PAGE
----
EXHAXCED- ˼EXCY except women at increased risk virus SC at - week intervals
IXACºIŒAºED ŒIRS for exposure and rd dose -— months after
—nd doses

ŒARICELLA Contraindicated, but not ºwo doses needed: —nd dose ºeratogenicity of vaccine is
adverse outcomes repoted in given - weeks after st dose theoretical. Œaccination of
pregnancy susceptible women should be
considered postpartum.
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##  Indications not altered by In adults, one dose only; Polyvalent polysaccharide
pregnancy. Recommended consider repeat dose in  vaccine
for women with asplenia; years for high-rik women
metabolic, renal, cardiac, or
pulmonary diseases;
immunosuppression; or
smokers

&%&##  Indications not altered by Àne dose, tetravalent Antimicrobial prophylaxis if
pregnancy; vaccination vaccine significant exposure
recommended in unusual
outbreaks
¦è¦#%½ Xot recommended Killed Primary: — injections Killed, injectable vaccine or
IM weeks apart live attentuated oral vaccine.
ÿooster: Àne dose: Àral vaccine preferred.
scheduled
#'#%½ %     ½     

& ½%è¦
% Lack of primary series, Primary: ºwo doses IM Combined tetanus-
or no booster within at -— month interval diptheria toxoids
pat  years with rd dose -— preferred: adults
months after the —nd tetanus-diptheria
ÿooster: Single dose IM formulation. Updating
every  years after immune status should
completion of primary be part of antepartum
series care.

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è ÿ Postexposure prophylaxis Depends on exposure Usually given with Hepa ÿ
virus vaccine; exposed
newborn needs immediate
prophylaxis
ÿ%
 Postexposure prophylaxis Half dose at injury site, half Used in conjugation with
dose in deltoid rabies killed- virus vaccine

&  Postexposure prophylaxis Àne dose IM Used in conjugation with
tetanus toxoid

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ëë Should be considered for Àne dose IM within  Indicated also for
exposed pregnant women hours of exposure newborns or women who
to protect against developed varicella within
maternal, not congenital, days before delivery or —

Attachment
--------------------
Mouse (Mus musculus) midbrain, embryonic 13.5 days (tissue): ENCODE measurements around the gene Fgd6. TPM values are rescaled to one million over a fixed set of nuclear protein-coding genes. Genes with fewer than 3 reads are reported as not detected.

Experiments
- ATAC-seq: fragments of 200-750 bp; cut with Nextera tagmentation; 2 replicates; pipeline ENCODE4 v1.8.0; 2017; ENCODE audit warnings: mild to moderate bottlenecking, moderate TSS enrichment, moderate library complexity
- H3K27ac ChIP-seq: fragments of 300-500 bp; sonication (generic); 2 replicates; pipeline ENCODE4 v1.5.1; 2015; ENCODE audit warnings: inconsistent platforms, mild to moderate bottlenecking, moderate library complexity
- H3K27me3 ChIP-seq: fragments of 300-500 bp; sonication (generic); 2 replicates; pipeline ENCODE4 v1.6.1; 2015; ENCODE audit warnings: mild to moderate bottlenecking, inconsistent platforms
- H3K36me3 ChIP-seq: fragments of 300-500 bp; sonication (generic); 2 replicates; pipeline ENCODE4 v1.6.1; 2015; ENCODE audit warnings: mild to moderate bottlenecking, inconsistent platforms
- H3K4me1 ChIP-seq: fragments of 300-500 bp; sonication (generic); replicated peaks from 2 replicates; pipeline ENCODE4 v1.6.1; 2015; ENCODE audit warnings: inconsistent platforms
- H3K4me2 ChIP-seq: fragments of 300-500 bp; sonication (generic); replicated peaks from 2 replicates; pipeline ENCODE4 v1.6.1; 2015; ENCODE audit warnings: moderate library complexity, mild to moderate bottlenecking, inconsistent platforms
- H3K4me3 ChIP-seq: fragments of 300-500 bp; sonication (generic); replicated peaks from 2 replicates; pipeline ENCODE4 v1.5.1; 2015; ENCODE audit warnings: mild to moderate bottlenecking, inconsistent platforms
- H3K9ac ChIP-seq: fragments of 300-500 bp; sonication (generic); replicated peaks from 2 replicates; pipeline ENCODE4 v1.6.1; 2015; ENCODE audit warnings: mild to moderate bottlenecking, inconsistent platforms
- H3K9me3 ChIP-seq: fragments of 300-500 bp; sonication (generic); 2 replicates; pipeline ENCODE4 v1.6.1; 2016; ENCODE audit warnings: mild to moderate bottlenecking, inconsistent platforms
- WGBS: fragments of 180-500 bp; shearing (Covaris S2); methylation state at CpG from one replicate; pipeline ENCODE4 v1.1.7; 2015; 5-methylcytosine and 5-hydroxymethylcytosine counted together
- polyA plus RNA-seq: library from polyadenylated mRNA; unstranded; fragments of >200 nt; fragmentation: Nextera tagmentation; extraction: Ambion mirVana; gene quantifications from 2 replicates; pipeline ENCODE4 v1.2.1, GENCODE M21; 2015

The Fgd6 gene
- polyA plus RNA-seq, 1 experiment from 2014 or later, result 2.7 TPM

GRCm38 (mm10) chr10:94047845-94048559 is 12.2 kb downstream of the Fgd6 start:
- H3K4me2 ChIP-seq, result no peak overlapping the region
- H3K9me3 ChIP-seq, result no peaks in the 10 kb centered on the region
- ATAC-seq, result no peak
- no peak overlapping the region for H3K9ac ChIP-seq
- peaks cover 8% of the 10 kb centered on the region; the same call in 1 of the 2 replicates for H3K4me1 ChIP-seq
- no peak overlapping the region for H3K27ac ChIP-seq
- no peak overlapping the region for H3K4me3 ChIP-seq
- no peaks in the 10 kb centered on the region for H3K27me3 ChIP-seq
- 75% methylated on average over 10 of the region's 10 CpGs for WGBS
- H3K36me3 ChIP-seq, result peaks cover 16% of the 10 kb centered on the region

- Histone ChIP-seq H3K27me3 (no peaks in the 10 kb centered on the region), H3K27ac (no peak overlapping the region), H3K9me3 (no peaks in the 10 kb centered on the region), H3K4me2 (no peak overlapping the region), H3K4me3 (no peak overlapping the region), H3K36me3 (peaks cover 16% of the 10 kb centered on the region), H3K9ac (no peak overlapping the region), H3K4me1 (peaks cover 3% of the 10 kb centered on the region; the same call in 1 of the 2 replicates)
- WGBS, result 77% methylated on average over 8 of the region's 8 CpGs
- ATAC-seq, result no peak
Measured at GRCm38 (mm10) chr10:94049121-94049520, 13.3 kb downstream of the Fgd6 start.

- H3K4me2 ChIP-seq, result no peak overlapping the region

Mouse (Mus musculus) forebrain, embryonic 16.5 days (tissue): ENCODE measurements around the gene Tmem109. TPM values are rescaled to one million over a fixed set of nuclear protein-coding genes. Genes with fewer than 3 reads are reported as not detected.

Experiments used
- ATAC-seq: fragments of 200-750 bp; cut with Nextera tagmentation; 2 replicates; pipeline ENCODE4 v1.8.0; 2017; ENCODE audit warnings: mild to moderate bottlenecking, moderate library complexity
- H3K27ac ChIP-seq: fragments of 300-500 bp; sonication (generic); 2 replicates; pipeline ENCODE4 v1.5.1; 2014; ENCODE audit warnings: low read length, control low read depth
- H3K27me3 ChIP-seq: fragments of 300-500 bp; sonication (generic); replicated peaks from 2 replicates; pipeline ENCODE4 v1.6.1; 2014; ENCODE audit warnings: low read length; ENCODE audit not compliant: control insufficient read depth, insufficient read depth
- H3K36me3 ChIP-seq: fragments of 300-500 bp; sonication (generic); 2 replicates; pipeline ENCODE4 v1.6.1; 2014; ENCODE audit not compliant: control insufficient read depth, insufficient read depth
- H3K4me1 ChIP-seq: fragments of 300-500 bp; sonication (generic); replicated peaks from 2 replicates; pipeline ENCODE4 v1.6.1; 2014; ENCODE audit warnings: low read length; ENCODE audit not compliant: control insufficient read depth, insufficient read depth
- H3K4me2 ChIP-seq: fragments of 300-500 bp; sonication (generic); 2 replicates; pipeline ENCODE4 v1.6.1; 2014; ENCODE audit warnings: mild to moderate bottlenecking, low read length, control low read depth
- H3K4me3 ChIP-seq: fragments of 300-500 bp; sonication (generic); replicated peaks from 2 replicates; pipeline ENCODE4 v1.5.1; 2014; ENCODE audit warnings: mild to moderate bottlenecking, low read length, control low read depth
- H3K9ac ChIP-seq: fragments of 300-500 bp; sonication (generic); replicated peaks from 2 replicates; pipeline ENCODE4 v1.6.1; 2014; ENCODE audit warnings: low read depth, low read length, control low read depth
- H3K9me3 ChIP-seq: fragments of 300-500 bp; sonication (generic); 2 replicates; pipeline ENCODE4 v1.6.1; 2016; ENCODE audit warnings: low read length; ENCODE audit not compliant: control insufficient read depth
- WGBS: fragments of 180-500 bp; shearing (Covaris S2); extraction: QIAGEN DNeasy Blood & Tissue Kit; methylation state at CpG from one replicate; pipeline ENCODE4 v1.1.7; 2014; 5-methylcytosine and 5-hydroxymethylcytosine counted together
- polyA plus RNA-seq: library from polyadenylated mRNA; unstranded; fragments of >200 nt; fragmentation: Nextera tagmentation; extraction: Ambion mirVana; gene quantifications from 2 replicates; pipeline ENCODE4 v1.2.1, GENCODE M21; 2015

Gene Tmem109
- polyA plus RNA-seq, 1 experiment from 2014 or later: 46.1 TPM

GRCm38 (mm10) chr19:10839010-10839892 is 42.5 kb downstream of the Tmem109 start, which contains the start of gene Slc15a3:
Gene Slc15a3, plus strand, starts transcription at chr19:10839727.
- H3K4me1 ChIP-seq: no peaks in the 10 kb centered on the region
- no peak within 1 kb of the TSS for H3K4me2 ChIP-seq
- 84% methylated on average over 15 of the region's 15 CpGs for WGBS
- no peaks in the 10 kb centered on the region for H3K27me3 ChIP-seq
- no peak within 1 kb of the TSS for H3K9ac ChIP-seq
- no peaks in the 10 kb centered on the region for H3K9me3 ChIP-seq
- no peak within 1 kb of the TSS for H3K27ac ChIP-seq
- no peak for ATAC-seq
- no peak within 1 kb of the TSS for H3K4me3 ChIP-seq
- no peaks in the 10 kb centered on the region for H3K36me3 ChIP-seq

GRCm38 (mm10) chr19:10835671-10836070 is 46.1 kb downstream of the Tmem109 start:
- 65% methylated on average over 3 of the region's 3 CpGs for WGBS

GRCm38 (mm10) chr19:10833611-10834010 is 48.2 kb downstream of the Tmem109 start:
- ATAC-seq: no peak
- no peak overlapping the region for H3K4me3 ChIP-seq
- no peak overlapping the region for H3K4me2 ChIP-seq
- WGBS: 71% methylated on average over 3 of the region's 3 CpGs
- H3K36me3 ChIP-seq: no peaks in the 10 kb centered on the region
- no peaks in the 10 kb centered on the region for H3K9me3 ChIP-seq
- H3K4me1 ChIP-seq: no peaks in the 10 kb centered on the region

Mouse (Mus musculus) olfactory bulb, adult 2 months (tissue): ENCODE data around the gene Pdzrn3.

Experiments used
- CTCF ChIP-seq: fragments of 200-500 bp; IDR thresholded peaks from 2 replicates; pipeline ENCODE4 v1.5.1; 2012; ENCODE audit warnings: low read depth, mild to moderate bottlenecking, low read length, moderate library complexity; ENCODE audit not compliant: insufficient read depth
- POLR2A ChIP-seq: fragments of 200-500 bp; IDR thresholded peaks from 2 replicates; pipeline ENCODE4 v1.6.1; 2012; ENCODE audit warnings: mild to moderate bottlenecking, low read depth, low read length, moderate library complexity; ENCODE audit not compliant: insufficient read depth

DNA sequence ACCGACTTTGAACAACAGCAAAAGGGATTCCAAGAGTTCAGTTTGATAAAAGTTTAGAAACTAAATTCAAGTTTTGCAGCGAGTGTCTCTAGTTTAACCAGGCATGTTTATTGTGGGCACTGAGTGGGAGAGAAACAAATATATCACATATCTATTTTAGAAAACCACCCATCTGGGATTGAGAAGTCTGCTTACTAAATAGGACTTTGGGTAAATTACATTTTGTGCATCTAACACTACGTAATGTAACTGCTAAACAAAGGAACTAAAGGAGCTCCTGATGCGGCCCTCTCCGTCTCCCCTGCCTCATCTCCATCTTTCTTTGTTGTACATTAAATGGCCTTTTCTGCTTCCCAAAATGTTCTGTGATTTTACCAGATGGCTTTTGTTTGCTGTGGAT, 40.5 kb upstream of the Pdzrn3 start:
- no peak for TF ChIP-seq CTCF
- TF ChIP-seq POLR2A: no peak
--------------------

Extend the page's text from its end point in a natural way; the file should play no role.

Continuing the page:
infection days following delivery
V In , the ’DA advised pregnant women to limit caffeine
intake.
V ºhe ’ourth International Caffeine áorkshop concluded
shortly thereafter that there was no evidence that caffeine
caused increased teratogenic or reproductiverisks
V In small laboratory animals, caffeine is not a teratogen, but if
given in massive doses it potentiates mutagenic effects of
radiation and some chemicals.
V ºhe American Dietetic Association (——) recommends that
caffeine intake during pregnancy be limited to less than 
mg daily, or about three, -oz cups of percolated coffee.
V ºhese are common complaints during the
first half of pregnancy.
V Although they tend to be worse in the
morning, thus, erroneously called   
   symptoms usually commence
between the first and second missed
menstrual period and continue until about 
to  weeks.
V Although nausea and vomiting tend to be
worse in the morning, they may continue
throughout the day.
V ’ortunately, the unpleasantness and
discomfort usually can be minimized. Eating
small feedings at more frequent intervals but
stopping short of satiation is of value. ºhe
smell of certain foods often precipitates or
aggravates the symptoms and should be
avoided.
V Low back pain to some extent is reported in nearly
7 percent of pregnant women
V Minor degrees follow excessive strain or fatigue and
excessive bending, lifting, or walking.